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DAVIDSON'S

UNIVERSAL MELODIST,

CONSISTING OF

THE MUSIC AND WORDS

OF

POPULAR, STANDARD, AND ORIGINAL SONGS, &e

ARRANGED SO AS TO BE EQUALLY ADAPTED FOR

THE SIGHT-SINGER,
THE PERFORMER ON THE FLUTE, CORNOPEAN, ACCORDION,

VIOLIN, OR OTHER TREBLE INSTRUMENT.

VOL. I.

LONDON:

G. H. DAVIDSON, 19, PETER'S HILL, DOCTORS: COMMONS.

MDCCCLIII.

PREFACE.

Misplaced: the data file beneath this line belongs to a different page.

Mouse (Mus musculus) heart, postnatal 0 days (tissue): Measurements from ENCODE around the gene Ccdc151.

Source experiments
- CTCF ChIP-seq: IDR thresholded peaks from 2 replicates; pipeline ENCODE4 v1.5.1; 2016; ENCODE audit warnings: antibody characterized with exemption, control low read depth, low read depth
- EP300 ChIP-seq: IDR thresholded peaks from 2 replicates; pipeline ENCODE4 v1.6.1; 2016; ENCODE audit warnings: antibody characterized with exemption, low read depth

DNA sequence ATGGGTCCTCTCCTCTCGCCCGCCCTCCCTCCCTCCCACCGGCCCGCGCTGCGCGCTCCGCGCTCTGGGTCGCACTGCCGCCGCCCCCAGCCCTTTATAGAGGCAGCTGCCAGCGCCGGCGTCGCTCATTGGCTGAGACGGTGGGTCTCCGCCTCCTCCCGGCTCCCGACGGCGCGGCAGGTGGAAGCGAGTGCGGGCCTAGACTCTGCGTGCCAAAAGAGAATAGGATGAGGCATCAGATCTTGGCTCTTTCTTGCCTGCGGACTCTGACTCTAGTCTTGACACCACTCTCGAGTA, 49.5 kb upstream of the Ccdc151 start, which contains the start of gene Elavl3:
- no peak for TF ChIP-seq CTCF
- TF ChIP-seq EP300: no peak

She appearance of such a volume as this is of itself conclusive evidence of the progress made in this country, within the last few years, in the cultivation and appreciation of the science of Music. Till the delusion was dispelled by the appearance and triumphant success of “The Musical Treasury," the musical public had been accustomed to rate themselves as so insignificant a section of the public at large, as to be induced to believe that while the greater class, from its immensity, could be supplied with literature of a high order at a price almost nominal, the lesser one was so limited in number, that nothing short of shillings for the quantity of paper and print vended to others for their pence, could possibly repay those who were magnanimous enough to minister to their circumscribed demands ;—and this notion continued to prevail for a length of years, although there is hardly in England at this time a respectable house which does not count a Piano-forte in its inventory of furniture. At length, however, appeared “The Musical Treasury," with the declared object of furnishing the Piano-fortist with Songs at Threepence each, instead of Eighteenpence; Quadrilles at Threepence, instead of Three Shillings ; Overtures and Waltzes at Sixpence, instead of from Three to Five Shillings each ; and all other Pieces in like ratio. The ancients of the Music Trade took their first exception to the intruder on the ground that Cheap Music could not be correct, forgetting, or not choosing to admit, that correctness is a matter of capacity, not of expense that the cost of engraving, paper, and printing, is the same for incorrect as for correct work ;-and this insinuation no doubt had its influence among small minds, till the intellectual began to compare the cheap with the dear Music, when they were rewarded by the discovery of the fact, that the one was as far above the other in general accuracy as it was below it in price. This point unwillingly conceded, the next assertion was, that correct Music at such a price must result in the ruin of those foolhardy enough to produce it. The production, however, has continued on to the extent of considerably more than 400 different Pieces , the proprietor has demonstrated the capability of paying largely out of small profits, by engaging on the work whatever talent he has thought likely to advance its ultimate importance; and “The Musical Treasury” is now the self-chosen medium of bringing before the public the writings of some of the most esteemed composers of the day-Mr. Henry Russell alone having contributed to it above Sixty of his popular Songs and Scenas.